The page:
Fighting for what we perceive to be the truth need not be done with swords and angry words. Real truth will always cut like a knife through non-truth. On that we can depend.

More on the Inner Life of AgingBest of Aging Abundantly Book

And What is your Truth….

And What is your Truth….

by Nicky Perryman ~ Textile Artist

Words float in my head, unbidden, wandering trying to go somewhere. Like me. Phrases lurk in the shadows looking for a home, a purpose, a connection to something, somewhere. Like me. Beauty rests somewhere unfamiliar, somewhere in yet to be charted territory. Peace and tranquility. Joy. Meaning. Purpose.

The truths of life are the same, from one to another. The real truth crosses all boundaries of time, space, creed, nationality, age and utters its whisper softly and gently to all who listen. I raise my head from a pillow of tears just long enough to look into the eyes of truth and then turn away. Frightened of what, I do not know.

Our truth connects to a bigger whole should we be fortunate enough to find it. When removing the gauze of indifference, or fear, from our eyes we may look upon the face of God…of truth…of that which gives life and takes it when it is ready. Truth is etched upon the hearts of women throughout history, before, during, now, and future times. A string runs through our lives connecting one to another drawing us in, weaving us carefully into a patchwork quilt that is life.  There is no beginning, no end, only now and eternity.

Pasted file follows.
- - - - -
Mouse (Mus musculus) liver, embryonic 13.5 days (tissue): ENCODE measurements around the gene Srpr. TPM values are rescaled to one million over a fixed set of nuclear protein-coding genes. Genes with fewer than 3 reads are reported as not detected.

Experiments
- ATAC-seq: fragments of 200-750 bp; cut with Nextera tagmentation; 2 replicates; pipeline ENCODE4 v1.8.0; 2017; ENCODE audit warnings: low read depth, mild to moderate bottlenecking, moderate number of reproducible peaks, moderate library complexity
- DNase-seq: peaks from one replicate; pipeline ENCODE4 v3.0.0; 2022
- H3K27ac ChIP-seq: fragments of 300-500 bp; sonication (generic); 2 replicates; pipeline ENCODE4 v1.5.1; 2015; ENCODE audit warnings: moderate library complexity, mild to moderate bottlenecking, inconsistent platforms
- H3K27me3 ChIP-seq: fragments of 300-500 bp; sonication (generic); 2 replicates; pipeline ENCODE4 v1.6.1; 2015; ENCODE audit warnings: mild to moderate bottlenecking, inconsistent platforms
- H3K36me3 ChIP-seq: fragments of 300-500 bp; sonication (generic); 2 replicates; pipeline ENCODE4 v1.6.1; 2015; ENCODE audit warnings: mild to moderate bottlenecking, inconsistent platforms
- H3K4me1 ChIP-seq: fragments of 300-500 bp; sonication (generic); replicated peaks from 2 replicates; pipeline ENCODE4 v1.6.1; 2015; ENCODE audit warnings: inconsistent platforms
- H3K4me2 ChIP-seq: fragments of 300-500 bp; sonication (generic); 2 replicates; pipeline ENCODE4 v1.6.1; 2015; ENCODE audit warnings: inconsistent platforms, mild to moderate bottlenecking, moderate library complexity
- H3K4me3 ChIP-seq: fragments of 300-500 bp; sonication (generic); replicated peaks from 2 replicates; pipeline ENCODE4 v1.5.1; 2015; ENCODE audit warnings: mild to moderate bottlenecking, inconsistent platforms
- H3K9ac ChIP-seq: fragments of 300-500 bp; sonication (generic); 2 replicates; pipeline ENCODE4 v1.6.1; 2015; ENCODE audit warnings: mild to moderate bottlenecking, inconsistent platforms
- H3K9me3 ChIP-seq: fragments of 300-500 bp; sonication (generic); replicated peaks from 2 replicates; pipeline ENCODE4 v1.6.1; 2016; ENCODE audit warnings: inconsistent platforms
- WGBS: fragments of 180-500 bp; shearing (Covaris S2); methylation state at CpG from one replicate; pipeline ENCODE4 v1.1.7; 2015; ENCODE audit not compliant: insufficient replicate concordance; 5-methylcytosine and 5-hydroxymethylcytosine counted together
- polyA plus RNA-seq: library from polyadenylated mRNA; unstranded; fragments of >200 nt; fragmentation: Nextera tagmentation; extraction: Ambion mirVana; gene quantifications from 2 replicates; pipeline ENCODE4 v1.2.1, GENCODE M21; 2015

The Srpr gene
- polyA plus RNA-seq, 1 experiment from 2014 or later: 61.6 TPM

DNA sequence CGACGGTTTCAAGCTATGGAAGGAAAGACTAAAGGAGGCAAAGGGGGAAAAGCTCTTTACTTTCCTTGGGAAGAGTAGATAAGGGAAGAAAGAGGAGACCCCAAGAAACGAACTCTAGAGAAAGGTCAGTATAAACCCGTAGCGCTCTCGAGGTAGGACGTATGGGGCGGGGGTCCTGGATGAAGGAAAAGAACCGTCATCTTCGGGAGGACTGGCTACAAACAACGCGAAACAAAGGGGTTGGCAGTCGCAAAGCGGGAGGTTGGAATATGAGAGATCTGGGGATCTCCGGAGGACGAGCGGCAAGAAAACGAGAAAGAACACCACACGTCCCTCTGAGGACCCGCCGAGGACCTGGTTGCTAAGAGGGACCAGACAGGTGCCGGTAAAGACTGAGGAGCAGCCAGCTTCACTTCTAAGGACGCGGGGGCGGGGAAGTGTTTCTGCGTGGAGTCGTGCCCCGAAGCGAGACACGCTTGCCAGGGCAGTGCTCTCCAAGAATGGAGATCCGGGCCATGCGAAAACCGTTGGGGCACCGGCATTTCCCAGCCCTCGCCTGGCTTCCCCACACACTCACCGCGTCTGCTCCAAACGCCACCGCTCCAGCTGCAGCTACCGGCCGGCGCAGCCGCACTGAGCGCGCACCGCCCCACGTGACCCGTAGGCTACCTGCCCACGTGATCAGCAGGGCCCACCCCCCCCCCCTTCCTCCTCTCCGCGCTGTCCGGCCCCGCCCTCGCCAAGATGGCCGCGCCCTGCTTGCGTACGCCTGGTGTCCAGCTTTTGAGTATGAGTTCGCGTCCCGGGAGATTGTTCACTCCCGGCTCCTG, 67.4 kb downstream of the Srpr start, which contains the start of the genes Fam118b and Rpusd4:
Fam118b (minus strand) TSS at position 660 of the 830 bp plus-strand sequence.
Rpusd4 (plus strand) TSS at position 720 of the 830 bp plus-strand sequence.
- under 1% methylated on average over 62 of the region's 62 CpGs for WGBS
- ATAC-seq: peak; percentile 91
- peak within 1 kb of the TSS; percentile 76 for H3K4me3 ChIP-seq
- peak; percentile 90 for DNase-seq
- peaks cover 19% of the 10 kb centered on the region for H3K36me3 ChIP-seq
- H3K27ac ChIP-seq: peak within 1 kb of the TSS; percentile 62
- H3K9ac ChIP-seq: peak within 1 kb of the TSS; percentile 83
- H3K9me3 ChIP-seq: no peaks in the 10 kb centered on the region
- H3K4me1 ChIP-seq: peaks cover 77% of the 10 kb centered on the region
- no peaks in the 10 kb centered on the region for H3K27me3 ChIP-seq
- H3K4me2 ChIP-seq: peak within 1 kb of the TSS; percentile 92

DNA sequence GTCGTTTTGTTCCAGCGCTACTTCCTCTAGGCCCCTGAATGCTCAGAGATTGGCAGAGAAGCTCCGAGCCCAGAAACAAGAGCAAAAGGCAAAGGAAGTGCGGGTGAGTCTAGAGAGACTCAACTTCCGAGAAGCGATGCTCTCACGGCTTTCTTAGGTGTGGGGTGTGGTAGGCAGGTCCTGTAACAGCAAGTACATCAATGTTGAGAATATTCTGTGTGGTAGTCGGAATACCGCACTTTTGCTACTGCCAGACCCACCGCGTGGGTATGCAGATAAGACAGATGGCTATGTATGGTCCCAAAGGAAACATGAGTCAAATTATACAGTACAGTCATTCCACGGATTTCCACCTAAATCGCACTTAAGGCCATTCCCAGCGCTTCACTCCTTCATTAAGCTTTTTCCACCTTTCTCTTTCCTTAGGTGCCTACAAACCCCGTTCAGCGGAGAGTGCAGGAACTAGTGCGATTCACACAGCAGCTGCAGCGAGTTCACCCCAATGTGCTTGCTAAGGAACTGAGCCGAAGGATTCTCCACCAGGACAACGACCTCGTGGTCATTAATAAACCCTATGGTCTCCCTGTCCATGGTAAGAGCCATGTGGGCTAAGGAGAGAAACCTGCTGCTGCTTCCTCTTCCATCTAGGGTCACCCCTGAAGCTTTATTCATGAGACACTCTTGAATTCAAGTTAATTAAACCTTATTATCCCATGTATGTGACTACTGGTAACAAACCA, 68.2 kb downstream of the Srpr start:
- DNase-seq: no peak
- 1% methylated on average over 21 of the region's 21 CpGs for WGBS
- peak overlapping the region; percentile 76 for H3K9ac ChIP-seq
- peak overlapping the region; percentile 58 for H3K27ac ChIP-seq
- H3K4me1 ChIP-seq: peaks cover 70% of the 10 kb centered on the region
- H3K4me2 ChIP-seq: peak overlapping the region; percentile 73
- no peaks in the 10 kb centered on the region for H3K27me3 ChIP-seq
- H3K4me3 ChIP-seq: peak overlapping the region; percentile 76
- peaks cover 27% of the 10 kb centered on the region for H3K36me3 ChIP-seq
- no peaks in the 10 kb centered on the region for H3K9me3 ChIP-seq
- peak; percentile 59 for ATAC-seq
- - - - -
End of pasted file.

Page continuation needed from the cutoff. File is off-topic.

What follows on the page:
Our lives are our own and yet they are not. Our lives belong to the universe, to the whole, to the patchwork quilt. What we give of our truth will find its way into the pattern, into the beautiful, kaleidoscopic tapestry of eternity, bright with colors, shapes, sounds and above all else, love. What we love will be our legacy. How we love will be our truth.

Its written across the pages of history that as mere mortals we are called to speak the truth and to love. They cannot be divided. One without the other is incomplete. Find your truth and live it in love and your legacy will unfold bit by bit to find its place in the tapestry of eternity.

A Note about photo: I stumbled across the photo of the quilt and loved it. I have discovered it was designed and made by Nicky Perryman, a textile artist in the UK.  You will find more about her and her work on her website Nicky Perryman Textile Artist.  She also has a fan page on Facebook:  http://www.facebook.com/pages/Nicky-Perryman-Textile-Artist/176159875736012.